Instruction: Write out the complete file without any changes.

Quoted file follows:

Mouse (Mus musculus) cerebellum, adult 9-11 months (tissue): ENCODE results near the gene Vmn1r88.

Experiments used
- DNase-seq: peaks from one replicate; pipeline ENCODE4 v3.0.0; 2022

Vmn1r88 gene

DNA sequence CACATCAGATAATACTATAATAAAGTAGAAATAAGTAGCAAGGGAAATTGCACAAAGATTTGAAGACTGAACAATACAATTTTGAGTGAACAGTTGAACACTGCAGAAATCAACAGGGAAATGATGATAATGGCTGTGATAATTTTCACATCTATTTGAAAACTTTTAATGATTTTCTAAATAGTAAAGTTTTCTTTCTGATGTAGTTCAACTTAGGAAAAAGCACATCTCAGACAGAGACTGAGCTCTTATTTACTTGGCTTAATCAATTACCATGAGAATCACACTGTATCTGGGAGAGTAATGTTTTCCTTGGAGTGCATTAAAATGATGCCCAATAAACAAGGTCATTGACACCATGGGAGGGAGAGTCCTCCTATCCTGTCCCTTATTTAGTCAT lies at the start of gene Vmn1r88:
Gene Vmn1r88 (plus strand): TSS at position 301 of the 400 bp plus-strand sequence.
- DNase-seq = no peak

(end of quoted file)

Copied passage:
Mouse (Mus musculus) cerebellum, adult 9-11 months (tissue): ENCODE results near the gene Vmn1r88.

Experiments used
- DNase-seq: peaks from one replicate; pipeline ENCODE4 v3.0.0; 2022

Vmn1r88 gene

DNA sequence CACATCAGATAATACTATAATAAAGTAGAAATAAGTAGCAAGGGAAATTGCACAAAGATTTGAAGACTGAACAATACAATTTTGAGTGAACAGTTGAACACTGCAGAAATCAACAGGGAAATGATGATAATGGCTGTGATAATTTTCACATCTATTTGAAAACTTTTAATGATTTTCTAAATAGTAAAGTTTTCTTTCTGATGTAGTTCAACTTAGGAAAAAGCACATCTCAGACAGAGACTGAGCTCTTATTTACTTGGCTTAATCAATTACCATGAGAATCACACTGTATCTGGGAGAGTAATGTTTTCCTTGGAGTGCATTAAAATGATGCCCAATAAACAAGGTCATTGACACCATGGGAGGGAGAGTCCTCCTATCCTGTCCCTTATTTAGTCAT lies at the start of gene Vmn1r88:
Gene Vmn1r88 (plus strand): TSS at position 301 of the 400 bp plus-strand sequence.
- DNase-seq = no peak